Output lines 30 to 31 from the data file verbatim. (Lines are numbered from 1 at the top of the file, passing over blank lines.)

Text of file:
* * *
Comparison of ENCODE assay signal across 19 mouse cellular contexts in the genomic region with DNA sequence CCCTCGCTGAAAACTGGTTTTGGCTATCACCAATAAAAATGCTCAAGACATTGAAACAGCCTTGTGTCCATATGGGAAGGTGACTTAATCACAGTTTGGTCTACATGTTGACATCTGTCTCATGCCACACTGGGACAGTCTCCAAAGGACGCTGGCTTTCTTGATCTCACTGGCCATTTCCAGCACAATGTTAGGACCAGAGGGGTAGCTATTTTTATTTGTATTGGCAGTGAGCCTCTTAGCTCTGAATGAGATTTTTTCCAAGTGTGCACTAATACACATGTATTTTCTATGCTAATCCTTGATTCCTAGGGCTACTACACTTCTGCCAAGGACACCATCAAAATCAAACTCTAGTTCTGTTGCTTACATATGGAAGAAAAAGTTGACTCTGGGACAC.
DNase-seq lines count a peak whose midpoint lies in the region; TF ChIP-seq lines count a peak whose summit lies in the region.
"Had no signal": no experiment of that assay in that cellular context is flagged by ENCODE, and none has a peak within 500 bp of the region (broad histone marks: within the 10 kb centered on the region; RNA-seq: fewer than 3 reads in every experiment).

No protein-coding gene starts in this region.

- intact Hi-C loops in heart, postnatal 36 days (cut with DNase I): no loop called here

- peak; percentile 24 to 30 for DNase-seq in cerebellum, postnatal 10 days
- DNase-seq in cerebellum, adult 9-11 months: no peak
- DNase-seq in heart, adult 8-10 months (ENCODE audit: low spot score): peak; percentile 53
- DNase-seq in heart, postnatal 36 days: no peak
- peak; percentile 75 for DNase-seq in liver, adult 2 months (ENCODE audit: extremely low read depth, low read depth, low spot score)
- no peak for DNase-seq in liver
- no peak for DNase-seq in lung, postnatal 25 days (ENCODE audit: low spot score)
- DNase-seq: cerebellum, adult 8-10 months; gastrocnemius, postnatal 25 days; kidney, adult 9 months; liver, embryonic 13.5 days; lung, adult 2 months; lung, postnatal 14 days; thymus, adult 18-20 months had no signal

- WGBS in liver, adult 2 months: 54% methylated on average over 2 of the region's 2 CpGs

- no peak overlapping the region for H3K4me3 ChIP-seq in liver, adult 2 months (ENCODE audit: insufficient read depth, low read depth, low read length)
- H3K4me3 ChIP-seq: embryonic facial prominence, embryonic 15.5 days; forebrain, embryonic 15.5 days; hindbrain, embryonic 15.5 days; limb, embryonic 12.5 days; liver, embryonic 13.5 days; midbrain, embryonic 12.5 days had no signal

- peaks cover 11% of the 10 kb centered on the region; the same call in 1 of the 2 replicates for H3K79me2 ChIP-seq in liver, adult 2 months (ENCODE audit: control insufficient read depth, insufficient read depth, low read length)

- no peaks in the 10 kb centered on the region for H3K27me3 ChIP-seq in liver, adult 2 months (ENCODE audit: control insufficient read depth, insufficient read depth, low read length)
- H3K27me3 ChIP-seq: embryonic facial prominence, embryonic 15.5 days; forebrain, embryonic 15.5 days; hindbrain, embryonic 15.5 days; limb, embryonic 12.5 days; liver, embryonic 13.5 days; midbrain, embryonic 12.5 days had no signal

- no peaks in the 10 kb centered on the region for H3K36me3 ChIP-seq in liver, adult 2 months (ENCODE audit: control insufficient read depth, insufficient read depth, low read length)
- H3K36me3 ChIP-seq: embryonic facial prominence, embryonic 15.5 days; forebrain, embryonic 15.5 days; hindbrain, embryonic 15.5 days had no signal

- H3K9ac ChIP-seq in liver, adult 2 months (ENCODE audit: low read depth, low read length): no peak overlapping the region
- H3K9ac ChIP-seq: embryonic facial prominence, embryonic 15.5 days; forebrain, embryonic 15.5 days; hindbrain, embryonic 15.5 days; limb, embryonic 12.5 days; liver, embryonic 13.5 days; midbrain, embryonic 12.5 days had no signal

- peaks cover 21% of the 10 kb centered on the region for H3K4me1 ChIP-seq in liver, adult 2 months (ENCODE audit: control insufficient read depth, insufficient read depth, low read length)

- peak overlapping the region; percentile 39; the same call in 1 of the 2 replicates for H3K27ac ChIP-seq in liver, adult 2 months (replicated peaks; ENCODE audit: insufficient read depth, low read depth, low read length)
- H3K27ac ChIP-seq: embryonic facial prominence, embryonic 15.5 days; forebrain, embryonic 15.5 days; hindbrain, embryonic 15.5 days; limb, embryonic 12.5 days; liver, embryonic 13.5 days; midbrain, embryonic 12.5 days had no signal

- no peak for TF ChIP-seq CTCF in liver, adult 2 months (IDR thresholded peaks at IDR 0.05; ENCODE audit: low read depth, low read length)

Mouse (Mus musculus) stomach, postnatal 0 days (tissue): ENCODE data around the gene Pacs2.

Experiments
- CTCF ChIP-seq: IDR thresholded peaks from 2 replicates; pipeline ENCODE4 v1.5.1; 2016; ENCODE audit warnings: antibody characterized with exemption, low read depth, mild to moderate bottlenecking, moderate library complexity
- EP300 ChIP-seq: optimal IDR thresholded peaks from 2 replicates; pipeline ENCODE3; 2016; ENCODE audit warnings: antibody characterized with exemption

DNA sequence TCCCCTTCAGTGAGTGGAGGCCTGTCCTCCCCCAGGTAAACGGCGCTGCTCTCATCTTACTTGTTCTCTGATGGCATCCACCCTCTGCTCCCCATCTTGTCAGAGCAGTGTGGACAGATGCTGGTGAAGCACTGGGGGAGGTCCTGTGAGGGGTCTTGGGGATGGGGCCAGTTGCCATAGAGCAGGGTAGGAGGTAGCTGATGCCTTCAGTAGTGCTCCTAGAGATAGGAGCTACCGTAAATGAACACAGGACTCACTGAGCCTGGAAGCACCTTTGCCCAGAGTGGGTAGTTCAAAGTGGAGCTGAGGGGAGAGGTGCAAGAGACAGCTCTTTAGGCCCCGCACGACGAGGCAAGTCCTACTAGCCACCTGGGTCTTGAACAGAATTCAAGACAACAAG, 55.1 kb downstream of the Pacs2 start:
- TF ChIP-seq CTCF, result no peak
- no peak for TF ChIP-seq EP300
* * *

- CTCF ChIP-seq: IDR thresholded peaks from 2 replicates; pipeline ENCODE4 v1.5.1; 2016; ENCODE audit warnings: antibody characterized with exemption, low read depth, mild to moderate bottlenecking, moderate library complexity
- EP300 ChIP-seq: optimal IDR thresholded peaks from 2 replicates; pipeline ENCODE3; 2016; ENCODE audit warnings: antibody characterized with exemption